Enterprise, Creativity, and the Digital Culture


One new blog that caught my attention is The Musician’s Way Blog, which is part of a companion site to a new book, The Musician’s Way: A Guide to Practice, Performance, and Wellness by Gerald Klickstein. A recent article there is on the topic of Music education and entrepreneurship.

I have noted several trends out there. One is certainly related to the general topic of building up the musical enterprise and creativity of music students. As Klickstein explains,

The music education community is swirling with talk about how best to prepare university-level music students for modern-day careers. And for good reasons. The music business is undergoing economic and technological upheaval, and many musicians and colleges are struggling to adapt.

Actually, some musicians appear to be thriving – those with entrepreneurial mindsets.

Entrepreneurial musicians find multiple outlets for their talents. For them, loving music and making a living from music are one thing. Like Isaac Stern, they adopt ways of life that bring both fulfillment and income.

For example, a professional saxophonist I know combines teaching, performing, and recording with a penchant for technology; among other things, he’s developing music-related apps for the iPhone. Similarly, a Juilliard-educated violinist felt the tug of rock music and then built a career as a rock violinist while also presenting hundreds of school workshops and launching a successful line of electric violins. A trombonist in a top-tier symphony composes and teaches and also performs in recitals of new music.

Several of his examples above have to do with uses of technology. Reading on, I would agree that not only do musicians need to a degree make their own opportunities, but also that this mindset has to be a part of their training to equip them to succeed in music.

In sum, entrepreneurial musicians don’t wait for job openings to appear. They make opportunities by forming broad artistic visions, expanding their skills, and generating demand for their music and ideas. Some are self-employed and carve out distinct niches for themselves; others hold traditional sorts of posts in orchestras, bands, universities, and schools, yet they expand their horizons beyond the conventional.

From an educational standpoint, then, how can music colleges equip students to be high-level performers – with all of the intense practice and study that musical excellence requires – while also arming them with the entrepreneurial tools they need to succeed in the new economy in which traditional music jobs are scarce?

The rest of his article lays out six ideas that a music school could apply to their curriculum to help develop creativity and an entrepreneurial mindset. Be sure to read his list but I would like to highlight one area that he identified and is making use of.

What is that area? If you are reading these words now it is an indication that you are connected to at least elements of an emerging culture, the digital culture. This culture is rapidly growing in several directions and at the same time traditional media is dying. Klickstein has launched his blog in relation to a new publication but given some time and effort the blog could easily develop into something with a wider reach than any print publication.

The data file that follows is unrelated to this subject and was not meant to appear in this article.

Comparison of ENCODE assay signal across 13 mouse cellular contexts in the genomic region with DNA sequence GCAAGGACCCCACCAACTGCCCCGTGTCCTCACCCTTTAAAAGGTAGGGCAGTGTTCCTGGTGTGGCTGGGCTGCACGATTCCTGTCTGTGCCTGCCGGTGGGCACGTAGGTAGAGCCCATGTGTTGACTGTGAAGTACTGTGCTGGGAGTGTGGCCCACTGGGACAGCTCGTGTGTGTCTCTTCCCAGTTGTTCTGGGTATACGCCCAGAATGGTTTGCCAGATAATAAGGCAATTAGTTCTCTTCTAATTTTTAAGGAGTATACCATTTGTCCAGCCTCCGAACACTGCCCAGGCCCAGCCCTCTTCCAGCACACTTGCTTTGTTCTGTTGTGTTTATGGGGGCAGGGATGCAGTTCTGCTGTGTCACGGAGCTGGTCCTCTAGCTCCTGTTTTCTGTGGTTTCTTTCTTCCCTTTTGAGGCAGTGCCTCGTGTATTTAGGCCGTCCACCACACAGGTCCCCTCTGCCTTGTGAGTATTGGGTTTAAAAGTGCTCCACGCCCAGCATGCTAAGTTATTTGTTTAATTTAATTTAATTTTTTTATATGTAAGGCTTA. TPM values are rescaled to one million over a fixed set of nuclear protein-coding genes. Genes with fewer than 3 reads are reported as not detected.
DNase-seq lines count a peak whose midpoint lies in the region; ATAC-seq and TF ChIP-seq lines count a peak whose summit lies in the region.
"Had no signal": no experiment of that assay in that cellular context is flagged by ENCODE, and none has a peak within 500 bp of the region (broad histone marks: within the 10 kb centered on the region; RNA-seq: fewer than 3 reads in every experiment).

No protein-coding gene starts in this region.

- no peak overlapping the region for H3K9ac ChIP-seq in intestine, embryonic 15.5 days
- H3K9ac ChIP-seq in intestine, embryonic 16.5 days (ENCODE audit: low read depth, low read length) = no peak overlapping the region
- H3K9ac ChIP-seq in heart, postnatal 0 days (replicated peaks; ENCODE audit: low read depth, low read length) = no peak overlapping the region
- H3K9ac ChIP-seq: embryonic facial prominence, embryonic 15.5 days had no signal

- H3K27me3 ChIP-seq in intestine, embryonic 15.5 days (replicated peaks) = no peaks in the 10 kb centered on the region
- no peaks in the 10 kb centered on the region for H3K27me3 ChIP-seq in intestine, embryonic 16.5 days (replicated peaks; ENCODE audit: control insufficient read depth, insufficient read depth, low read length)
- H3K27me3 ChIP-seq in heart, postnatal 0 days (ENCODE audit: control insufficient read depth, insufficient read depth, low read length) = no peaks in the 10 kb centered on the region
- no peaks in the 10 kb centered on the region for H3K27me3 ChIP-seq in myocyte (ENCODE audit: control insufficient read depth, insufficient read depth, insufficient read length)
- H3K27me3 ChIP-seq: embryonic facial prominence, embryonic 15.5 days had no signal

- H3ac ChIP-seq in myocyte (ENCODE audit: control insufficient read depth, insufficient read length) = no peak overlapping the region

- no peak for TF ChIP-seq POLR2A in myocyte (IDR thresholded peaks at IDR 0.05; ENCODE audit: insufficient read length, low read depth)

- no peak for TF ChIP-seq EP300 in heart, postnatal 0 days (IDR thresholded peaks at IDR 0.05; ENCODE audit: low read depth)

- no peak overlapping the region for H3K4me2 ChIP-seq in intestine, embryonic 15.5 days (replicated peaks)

It is a large topic that I cannot hope to define very well in the space of this post, but is worth scratching the surface of now to offer some perspective. I heard a colleague say very recently in relation to the changes heading our way something to the effect of either we can get on the bus or we can watch the bus go by us. There are opportunities provided and challenges created.

Recently there have been changes in my own department in relation to this. The article Herberger Institute crosses boundaries in name of innovation begins by noting that “Arizona State University positioned itself as a leader in the investigation of creativity and creative practice when the Arizona Board of Regents approved the establishment of the Herberger Institute for Design and the Arts this past spring.” The following is a key portion of the article, which opens with a quote from my Dean.

“Artists and designers, regardless if they are researchers, practitioners or scholars, all contribute to our understanding of how we adapt and grow in complex environments,” Kim says. “We believe that an education in design and the arts enables our students to succeed in the world after graduation regardless of where their career path takes them.”

The Herberger Institute looks to place this examination of human experience within the context of four central themes: how digital culture and digitally mediated environments impact and activate our world; how health and wellness are influenced by creative research and practice; how art and design facilitate entrepreneurialism in the space where creativity and innovation intersect; and how design and the arts respond to and interact with ASU’s desert environment.

Not easy words to parse but certainly a challenge to try to integrate fully into a traditional music school approach to learning and ultimately in employment.

Returning to The Musician’s Way Blog, book, and website, from what I can see from the site it should be an interesting publication and again the blog looks to be one to follow, do check it out.

University of Horn Matters